With the benefit of hindsight, we can see that Unternehmen BARBAROSSA was well beyond the capabilities of the Wehrmacht - the Heer in particular - to deliver. They didn't get anywhere close to success. Of the four 'steps' identified by Marcks in Operationsentwurf Ost, they got through step 2 geographically, but failed to deliver the militarily requirements of step 2.

Many people love to chant Hitler's quote about kicking down the door and the whole house will collapse. What they fail to mention is that the Heer's military strategy - from Operationsentwurf Ost onwards - was kick down the door and hope the whole house collapses!

A careful read and analysis of Operationsentwurf Ost shows just how overconfident/deluded senior OKH and Heer generals were. And remember, by the time it got to Weisung 21, they'd expanded it even further!!!
This is exactly your inattention. Kiev, Moscow and Leningrad. Caucasus, too, if not attacking the Crimea. Hitler intervened in the fighting and this was a relative cause of failure. The main rejection of the new "Barbarossa" in 1942. At a much better starting position.
A lot of mistakes of Hitler.
and what about the one made by general?

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Re: where the "Hitler should have listen to his general " come from?

Post by jesk » 28 Mar 2019 07:32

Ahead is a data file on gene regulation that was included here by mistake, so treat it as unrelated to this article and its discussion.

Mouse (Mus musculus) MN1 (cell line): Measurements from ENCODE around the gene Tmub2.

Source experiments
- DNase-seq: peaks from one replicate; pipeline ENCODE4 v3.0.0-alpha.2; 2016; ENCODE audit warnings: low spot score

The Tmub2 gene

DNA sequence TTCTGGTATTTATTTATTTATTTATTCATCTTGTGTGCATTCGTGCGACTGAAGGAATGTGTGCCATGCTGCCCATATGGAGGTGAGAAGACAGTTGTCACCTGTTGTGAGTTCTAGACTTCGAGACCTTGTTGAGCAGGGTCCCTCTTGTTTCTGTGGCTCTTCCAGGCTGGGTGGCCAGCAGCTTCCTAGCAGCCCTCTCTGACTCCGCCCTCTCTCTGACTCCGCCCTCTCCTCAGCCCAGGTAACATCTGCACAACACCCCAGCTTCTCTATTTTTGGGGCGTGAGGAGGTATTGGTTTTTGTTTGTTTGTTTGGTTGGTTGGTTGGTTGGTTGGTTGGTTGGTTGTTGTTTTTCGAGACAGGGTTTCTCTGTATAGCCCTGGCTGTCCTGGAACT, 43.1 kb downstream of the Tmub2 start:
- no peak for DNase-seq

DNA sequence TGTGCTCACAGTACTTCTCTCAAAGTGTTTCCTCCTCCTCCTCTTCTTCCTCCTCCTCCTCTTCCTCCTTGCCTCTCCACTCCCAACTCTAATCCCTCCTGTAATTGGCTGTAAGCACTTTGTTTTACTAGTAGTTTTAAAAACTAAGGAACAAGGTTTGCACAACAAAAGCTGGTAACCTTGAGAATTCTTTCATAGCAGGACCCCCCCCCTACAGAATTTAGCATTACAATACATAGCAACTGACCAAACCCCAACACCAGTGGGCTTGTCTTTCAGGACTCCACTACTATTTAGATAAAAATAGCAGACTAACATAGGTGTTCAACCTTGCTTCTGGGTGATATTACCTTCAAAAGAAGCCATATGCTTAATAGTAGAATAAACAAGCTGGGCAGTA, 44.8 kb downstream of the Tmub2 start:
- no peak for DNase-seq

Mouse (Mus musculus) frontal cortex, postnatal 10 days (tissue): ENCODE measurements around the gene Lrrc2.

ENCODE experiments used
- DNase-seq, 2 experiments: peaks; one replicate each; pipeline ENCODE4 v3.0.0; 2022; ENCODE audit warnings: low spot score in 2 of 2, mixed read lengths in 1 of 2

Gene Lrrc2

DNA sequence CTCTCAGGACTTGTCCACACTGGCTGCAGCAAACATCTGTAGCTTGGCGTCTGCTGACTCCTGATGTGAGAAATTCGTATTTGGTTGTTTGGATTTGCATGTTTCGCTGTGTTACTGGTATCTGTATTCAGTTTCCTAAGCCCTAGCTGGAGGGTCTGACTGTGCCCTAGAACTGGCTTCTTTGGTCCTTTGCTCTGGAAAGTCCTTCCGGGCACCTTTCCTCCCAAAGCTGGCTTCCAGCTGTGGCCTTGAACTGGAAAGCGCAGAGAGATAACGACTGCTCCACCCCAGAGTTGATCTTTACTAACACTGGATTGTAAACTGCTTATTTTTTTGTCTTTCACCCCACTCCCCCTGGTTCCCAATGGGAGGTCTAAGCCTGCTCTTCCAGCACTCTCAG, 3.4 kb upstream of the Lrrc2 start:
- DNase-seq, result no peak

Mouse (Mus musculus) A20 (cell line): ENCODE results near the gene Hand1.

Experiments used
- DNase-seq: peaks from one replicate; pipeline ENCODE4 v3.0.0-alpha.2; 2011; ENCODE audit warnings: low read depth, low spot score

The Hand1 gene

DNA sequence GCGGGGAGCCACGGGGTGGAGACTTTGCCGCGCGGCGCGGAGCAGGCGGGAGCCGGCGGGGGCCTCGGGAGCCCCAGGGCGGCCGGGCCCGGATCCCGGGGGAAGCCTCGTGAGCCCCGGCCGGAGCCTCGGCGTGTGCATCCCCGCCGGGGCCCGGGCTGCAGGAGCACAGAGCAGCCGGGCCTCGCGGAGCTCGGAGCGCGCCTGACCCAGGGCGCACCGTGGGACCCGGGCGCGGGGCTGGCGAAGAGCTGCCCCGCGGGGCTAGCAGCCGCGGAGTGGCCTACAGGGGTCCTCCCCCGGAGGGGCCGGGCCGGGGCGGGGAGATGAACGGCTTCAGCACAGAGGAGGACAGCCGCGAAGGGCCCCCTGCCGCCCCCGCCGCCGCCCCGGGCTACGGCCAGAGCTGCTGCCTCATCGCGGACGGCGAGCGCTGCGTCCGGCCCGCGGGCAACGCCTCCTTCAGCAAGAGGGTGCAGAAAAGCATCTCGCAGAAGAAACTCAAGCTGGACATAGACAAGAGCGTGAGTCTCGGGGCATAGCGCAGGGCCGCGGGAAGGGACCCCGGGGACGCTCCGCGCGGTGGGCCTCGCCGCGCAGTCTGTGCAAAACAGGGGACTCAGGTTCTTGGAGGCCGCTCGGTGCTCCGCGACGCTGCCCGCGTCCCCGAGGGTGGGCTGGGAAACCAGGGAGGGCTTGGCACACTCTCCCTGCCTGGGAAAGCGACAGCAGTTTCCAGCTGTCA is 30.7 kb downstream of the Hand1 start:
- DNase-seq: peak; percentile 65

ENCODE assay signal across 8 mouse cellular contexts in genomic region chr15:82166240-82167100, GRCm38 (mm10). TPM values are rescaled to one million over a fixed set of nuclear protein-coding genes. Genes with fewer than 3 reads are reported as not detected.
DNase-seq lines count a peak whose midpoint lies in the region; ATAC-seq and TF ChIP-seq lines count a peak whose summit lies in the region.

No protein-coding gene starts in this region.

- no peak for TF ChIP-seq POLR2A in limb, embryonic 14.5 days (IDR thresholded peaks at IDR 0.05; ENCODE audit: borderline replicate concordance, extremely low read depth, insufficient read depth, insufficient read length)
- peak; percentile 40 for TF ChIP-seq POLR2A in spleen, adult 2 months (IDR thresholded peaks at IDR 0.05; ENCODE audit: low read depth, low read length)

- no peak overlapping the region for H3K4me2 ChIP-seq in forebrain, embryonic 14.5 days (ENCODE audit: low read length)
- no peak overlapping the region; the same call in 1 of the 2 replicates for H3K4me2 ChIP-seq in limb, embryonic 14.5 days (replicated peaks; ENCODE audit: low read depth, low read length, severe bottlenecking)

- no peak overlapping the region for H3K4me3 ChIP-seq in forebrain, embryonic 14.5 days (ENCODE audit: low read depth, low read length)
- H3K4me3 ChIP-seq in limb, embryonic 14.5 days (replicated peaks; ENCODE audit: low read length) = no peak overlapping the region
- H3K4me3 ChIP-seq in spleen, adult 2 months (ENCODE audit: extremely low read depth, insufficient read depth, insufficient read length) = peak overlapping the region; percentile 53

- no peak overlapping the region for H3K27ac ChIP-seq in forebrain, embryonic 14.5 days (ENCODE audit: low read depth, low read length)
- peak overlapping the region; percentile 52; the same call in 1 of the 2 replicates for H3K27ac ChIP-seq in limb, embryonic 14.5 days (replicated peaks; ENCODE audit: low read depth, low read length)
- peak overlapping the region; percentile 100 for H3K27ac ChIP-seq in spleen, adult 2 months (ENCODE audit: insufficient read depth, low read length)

aurelien wolff wrote:
28 Mar 2019 05:30
jesk wrote:
28 Mar 2019 02:19
MarkN wrote:
27 Mar 2019 21:28
Nice to see somebody bothering to read the evidence itself, analyse what it says and understand the implications - rather than just trying to deny or manipulate any evidence that doesn't fit a preconceived opinion.
AbollonPolweder wrote:
27 Mar 2019 17:48
It would seem that the scale of the plan of attack on the USSR and the repairing of the roads in the one army's strip are incompatible. But let's not forget that Marcks had two tasks. 1 - development of a defense-attack plan for AOK 18 and a 2 - general plan of attack on the USSR. The problems facing the AOK -18, being transferred to the East, could have been typical for the other armies, which were to be transferred in the future. Therefore, Marcks left in the general plan of the attack of SU the specific problems of his army.
Indeed.

With the benefit of hindsight, we can see that Unternehmen BARBAROSSA was well beyond the capabilities of the Wehrmacht - the Heer in particular - to deliver. They didn't get anywhere close to success. Of the four 'steps' identified by Marcks in Operationsentwurf Ost, they got through step 2 geographically, but failed to deliver the militarily requirements of step 2.

Many people love to chant Hitler's quote about kicking down the door and the whole house will collapse. What they fail to mention is that the Heer's military strategy - from Operationsentwurf Ost onwards - was kick down the door and hope the whole house collapses!